I think this sort of story can be used to teach environmentalism in national context. Though there are, for instance, American, Chinese, and Indian anti-dam movements, each one grows out of a different national history and an idiosyncratic population of activists. It is too easy for American students to assume that the history of American environmentalism is the pattern for the whole world.
From the New York Times:
Grass-Roots Uprising Against River Dam Challenges Tokyo
HITOYOSHI, Japan — First, the farmers objected to an ambitious dam project proposed by the government, saying they did not need irrigation water from the reservoir. Then the commercial fishermen complained that fish would disappear if the Kawabe River’s twisting torrents were blocked. Environmentalists worried about losing the river’s scenic gorges. Soon, half of this city’s 34,000 residents had signed a petition opposing the $3.6 billion project.
In September, this rare grassroots uprising scored an even rarer victory when the governor of Kumamoto prefecture, a mountainous area of southern Japan, formally asked Tokyo to suspend construction. The Construction Ministry agreed, temporarily halting an undertaking that had already relocated a half-dozen small villages, though work on the dam itself had not started.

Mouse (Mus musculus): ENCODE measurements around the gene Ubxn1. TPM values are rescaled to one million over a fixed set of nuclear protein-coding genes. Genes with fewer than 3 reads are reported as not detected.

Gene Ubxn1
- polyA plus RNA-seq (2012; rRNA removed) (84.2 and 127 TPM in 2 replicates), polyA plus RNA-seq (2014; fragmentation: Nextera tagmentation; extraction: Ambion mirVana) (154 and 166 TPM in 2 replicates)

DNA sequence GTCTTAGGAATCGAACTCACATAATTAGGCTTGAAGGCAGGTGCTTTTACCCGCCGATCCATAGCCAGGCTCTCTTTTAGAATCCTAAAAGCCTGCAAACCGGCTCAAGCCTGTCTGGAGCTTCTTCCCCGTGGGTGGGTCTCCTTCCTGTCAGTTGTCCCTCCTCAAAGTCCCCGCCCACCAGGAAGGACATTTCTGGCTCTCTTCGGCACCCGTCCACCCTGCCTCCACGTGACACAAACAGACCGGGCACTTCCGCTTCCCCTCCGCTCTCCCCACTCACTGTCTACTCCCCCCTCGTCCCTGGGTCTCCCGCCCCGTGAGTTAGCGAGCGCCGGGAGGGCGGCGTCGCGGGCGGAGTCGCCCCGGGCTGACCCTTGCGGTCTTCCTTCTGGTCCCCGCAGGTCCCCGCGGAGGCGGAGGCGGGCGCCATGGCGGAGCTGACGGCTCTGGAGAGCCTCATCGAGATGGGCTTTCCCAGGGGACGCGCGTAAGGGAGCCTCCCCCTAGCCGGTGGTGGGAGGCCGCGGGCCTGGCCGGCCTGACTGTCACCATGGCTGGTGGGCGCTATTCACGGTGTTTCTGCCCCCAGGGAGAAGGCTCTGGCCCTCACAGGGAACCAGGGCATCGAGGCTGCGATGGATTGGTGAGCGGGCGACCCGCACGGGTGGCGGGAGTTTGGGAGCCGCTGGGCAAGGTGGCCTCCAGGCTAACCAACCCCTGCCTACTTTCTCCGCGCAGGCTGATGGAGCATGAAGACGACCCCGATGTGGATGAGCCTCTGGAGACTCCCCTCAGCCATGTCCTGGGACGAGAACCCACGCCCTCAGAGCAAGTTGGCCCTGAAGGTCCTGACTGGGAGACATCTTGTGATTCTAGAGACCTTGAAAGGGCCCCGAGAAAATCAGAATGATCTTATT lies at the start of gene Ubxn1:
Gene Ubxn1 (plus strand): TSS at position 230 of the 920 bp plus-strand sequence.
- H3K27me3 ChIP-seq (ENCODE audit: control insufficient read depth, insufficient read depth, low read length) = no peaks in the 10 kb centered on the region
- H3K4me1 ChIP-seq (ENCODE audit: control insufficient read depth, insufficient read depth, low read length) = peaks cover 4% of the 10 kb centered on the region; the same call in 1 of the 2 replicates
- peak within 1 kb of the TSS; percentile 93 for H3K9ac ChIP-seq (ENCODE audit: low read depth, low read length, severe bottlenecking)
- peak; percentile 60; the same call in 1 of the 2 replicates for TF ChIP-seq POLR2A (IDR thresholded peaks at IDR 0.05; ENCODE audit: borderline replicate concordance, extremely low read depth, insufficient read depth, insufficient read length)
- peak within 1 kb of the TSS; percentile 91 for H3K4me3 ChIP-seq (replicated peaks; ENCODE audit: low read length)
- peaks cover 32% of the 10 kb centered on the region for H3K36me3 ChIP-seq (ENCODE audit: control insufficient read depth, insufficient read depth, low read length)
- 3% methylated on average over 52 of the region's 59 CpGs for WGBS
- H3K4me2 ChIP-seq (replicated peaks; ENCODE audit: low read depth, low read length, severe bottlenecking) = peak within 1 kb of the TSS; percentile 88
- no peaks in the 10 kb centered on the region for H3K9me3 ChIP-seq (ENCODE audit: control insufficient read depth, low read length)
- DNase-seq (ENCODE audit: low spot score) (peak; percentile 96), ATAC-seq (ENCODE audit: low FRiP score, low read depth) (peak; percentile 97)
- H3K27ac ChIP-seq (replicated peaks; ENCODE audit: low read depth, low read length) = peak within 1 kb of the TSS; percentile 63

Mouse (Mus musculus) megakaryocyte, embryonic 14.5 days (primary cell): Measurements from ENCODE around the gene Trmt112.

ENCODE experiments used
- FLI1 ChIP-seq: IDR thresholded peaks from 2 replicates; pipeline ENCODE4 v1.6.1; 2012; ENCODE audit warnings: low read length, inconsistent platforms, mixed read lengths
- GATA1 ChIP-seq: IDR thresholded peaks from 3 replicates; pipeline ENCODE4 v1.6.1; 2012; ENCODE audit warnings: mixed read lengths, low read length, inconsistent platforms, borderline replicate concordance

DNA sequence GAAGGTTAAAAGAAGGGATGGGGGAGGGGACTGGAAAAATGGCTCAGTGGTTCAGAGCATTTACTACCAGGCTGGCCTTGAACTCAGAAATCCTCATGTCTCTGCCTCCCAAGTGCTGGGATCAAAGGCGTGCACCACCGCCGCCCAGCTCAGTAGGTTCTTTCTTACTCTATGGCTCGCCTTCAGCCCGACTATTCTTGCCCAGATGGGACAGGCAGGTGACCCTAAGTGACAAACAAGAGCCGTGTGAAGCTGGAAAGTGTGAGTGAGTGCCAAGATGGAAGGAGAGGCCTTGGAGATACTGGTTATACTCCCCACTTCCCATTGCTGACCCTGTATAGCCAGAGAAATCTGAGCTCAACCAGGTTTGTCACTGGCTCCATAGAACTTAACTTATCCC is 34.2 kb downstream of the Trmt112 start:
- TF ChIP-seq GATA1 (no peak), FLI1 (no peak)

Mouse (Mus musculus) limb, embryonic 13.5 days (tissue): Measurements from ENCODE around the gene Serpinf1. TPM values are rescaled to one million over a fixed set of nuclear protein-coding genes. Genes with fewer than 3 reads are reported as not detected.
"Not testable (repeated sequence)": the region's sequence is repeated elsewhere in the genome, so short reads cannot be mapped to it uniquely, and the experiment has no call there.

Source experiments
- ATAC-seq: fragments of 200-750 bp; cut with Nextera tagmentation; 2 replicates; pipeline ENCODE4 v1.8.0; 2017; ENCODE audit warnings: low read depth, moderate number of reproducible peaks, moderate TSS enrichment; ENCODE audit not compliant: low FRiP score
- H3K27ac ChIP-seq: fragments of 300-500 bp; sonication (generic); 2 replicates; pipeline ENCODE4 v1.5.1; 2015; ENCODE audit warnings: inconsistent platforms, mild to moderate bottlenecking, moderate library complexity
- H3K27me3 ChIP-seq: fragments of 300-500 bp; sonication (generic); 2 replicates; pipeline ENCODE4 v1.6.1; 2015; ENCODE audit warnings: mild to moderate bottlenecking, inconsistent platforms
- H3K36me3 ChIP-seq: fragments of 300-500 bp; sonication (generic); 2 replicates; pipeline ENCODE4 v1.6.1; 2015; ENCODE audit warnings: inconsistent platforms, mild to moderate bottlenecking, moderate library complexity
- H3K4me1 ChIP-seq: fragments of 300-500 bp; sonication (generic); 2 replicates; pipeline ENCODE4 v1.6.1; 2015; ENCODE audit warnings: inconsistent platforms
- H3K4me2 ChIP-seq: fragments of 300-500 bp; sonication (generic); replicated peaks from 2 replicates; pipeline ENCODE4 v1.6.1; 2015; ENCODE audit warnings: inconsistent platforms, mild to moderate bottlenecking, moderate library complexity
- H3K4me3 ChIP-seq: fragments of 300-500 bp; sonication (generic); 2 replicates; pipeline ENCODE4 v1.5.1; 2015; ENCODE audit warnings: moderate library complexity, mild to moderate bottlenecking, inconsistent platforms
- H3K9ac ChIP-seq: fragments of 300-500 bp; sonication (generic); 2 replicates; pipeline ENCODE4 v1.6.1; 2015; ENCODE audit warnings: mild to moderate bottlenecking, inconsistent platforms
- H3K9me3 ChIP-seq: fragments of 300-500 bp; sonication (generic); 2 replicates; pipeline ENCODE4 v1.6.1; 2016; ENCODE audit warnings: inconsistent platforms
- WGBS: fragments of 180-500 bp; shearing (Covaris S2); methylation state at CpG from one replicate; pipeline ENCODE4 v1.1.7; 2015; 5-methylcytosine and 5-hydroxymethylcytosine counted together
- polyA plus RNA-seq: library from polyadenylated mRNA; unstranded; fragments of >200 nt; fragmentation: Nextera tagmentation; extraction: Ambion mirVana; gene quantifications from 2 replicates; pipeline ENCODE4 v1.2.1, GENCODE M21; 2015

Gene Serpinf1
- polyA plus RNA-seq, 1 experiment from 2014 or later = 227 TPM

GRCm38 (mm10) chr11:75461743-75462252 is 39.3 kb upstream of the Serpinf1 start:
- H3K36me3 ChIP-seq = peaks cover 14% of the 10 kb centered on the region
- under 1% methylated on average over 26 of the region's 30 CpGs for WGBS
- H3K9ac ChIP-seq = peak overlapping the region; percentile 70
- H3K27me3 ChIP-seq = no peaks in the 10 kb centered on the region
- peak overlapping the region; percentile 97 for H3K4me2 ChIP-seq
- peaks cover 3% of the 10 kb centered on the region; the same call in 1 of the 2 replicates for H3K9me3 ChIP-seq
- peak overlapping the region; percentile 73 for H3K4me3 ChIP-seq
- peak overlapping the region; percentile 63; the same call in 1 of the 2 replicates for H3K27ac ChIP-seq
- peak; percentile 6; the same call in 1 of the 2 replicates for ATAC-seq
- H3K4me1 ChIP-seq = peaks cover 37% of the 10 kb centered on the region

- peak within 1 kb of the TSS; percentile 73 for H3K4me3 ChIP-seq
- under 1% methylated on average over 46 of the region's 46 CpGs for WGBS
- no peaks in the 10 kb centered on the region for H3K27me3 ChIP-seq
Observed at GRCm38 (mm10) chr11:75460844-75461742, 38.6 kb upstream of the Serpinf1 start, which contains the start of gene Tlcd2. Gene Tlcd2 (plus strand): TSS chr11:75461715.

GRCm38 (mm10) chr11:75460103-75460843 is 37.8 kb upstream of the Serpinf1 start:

The suspension grabbed national headlines as one of the first times a local governor had succeeded in blocking a megaproject being built by the central government. It also turned the governor, Ikuo Kabashima, into a new emblem of a broader rethinking of Japan’s highly centralized style of government, in which Tokyo’s powerful ministries have held a tight grip on decision making all the way down to local levels.
“We can’t cower before the central government,” said Mr. Kabashima, a former politics professor.
Read the rest of the story.